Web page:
Post by Who2 » Fri Sep 27, 2013 5:40 pm

Mubarak was far worse than Maggie at 'flogging off this countries' natural resources, even all those Pharonic gold mines over in Quseir are worked by Aussies....:cool:
"The Salvation of Mankind lies in making everything the responsibility of All"
Sophocles.

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Re: Pay up or dry up: Egyptian gas at a crossroads

Post by Brian Yare » Fri Sep 27, 2013 11:07 pm

Who2 wrote:Mubarak was far worse than Maggie at 'flogging off this countries' natural resources, even all those Pharonic gold mines over in Quseir are worked by Aussies....:cool:
Please check your facts. 94% of the workforce of Centamin at Sukari is Egyptian.

http://www.centamin.com/centamin/sustai ... -employees

The board and senior management include a number of foreigners:

http://www.centamin.com/centamin/about-us/our-team

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Re: Pay up or dry up: Egyptian gas at a crossroads

Post by Who2 » Fri Sep 27, 2013 11:26 pm

Another dried up brain from worcester is it ? telling us how it 'really is.........:cool:
"The Salvation of Mankind lies in making everything the responsibility of All"
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Re: Pay up or dry up: Egyptian gas at a crossroads

Post by Brian Yare » Fri Sep 27, 2013 11:41 pm

Who2 wrote:Another dried up brain from worcester is it ? telling us how it 'really is.........:cool:
Don't you like the facts?

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Re: Pay up or dry up: Egyptian gas at a crossroads

Post by A-Four » Sat Sep 28, 2013 6:33 am

You may remember a couple of weeks ago, I said that benzene prices in Egypt would have to double, very soon, as they did in Nigeria. Well, next door to Egypt, Sudan has just done so, I shall leave it to interested parties to check what effect it has had on that nation, in such a short time,......................Oh the power of 'the Sisters'.

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Re: Pay up or dry up: Egyptian gas at a crossroads

Post by Hafiz » Tue Oct 01, 2013 7:41 am

Whoever can work out the gas industry in Egypt should win a Nobel. I cant work it out.

Egypt used to be the principal supplier of gas to Israel although that contract may have been cancelled several years ago because of accusations against Egyptian (Ministers/bureaucrats/pricate corporations?) on corrupt practices and sale to Israel at less than market rates, Someone was charged but I bet they were never convicted - maybe they are now a minister in the current government. Supplies to Israel were also, at that time, being interrupted because of bandits/terrorists/aggrieved Bedouin tribes blowing up the pipeline.

In any event Israel won't be buying much gas in a few years when its finds on the Med. come on stream.

Around 2011 there was press coverage of gas imports.

At the same time there was confusing press coverage that Egypt was continuing to export (to meet contracts?) and had started (?) to import.

Over the past 2 years there appears to have been supply problems to domestic users and the only reasons given for this are: panic buying, hoarding,corrupt practices. The government has never accepted responsibility for this nor has it for any other shortages.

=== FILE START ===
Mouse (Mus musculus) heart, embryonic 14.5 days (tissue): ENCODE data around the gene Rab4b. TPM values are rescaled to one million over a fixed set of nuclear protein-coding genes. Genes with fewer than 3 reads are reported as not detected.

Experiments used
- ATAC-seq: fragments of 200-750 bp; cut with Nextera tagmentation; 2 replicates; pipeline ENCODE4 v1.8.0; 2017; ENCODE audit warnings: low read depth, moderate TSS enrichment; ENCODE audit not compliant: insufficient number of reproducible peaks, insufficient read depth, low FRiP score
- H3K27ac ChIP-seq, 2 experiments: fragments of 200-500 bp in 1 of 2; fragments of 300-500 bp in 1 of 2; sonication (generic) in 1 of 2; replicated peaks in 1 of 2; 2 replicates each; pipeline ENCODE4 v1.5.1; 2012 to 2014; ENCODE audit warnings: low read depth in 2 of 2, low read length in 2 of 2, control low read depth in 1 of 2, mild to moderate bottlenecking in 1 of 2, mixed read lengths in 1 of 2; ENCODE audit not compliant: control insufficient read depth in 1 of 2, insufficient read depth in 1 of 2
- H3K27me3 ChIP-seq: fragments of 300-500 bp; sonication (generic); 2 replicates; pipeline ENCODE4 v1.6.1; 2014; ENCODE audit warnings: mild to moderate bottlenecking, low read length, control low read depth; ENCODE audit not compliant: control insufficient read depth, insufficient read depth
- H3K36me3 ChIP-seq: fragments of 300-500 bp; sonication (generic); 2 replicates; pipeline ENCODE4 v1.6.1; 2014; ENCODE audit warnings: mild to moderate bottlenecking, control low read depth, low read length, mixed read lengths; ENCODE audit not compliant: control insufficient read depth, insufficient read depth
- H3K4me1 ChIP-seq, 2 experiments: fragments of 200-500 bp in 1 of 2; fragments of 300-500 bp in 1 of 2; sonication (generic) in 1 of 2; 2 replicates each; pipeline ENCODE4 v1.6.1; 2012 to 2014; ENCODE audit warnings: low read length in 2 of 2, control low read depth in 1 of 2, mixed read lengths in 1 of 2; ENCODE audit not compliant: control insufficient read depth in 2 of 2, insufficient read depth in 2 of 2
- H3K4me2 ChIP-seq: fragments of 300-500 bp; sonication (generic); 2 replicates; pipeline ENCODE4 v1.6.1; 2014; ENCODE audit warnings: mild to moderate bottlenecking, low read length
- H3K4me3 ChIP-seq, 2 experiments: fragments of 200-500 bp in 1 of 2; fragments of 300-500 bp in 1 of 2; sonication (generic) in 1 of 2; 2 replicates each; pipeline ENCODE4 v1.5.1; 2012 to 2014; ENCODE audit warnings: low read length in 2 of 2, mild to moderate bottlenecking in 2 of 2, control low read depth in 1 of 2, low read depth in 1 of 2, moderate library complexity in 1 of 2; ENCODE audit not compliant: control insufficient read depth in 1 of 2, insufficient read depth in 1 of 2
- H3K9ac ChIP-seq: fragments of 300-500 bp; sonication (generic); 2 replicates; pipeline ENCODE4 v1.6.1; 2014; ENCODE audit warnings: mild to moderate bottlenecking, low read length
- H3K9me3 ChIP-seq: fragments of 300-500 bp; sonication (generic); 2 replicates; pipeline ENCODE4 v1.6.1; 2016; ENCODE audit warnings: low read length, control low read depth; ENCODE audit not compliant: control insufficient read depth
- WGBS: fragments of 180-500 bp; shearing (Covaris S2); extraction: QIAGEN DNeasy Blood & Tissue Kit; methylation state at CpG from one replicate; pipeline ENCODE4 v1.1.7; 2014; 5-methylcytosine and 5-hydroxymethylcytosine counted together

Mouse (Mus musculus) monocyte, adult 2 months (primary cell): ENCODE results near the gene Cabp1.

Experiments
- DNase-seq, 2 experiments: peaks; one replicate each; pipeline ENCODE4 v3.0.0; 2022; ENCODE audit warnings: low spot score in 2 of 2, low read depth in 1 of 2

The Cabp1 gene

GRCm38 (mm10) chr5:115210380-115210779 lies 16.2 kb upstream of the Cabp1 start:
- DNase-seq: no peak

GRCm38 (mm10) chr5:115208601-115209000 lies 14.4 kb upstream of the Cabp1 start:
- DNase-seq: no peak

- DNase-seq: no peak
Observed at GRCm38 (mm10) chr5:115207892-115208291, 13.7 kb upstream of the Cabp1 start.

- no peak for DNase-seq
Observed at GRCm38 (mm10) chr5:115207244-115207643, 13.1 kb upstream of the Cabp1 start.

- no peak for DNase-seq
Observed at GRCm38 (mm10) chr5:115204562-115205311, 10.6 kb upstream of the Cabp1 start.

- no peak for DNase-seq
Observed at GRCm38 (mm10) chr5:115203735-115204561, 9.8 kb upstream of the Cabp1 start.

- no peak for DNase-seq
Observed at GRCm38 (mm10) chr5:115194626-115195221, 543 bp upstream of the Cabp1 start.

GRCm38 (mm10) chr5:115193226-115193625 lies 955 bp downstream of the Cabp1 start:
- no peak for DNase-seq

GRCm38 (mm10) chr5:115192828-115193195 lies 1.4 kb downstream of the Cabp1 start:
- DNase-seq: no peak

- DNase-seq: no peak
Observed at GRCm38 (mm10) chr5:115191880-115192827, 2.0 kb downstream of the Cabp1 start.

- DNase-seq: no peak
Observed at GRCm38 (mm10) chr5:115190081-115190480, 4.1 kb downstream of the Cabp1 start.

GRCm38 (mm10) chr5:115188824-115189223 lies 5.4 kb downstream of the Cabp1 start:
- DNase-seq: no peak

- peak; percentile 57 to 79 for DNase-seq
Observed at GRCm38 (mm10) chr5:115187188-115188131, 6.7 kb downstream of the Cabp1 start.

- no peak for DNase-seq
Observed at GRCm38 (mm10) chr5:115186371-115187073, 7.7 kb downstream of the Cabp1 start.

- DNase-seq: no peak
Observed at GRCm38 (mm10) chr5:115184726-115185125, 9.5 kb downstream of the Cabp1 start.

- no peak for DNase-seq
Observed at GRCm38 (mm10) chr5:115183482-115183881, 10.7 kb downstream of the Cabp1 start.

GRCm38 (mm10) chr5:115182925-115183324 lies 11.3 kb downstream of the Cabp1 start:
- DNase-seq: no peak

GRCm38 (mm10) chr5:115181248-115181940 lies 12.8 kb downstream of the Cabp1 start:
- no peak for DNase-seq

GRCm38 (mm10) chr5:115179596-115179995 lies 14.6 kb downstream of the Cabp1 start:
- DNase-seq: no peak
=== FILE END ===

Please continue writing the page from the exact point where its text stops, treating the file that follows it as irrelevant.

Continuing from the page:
All the explorers in the Egyptian Med are international companies but some or all are in joint enterprises with: the government/domestic businesses/army. There seems to have been a bit of a strike on as regards the internationals until the political situation settles down.

Even though there have been domestic shortages in 2012 and 2013 Egypt has received large gifts of gas (or maybe oil) at the same time from Libya and a recent very large gift of gas from the UAE or Kuwait.

It is announced that the government owes multinationals/gulf states up to $US6 billion for oil/gas delivered (if this about only oil then this irrelevant to the gas story).

The government has announced that some or all of the gifts from UAE/Kuwait will be used to buy out a multinational from a existing/proposed gas/oil Med. tenement. No public reason was given for this. Only in Egypt would a government owned oil company be a good idea.

The purchasing of gas on the international market, the domestic processing and the supply (either by bottles or via a domestic system such as in Cairo) is undertaken by government or the army. not sure of last point.

So, Egypt used to be mostly self sufficient. The situation has radically reversed, with no explanation, in a short period of time. Whilst domestic supplies remain unreliable huge supplies of gas are diverted to other purposes with no reason given. Export markets have disappeared and exploration is at a standstill/is in the hands of the government. There is no company operating on rational private enterprise principles in the industry so its fair to assume that government bodies operate on political objectives. For example has anyone heard that the 'reticulated' system in Cairo has suffered any shortages or that army factories have the same problem?

If anyone else has been following this arcane subject I would welcome additions to the timeline above.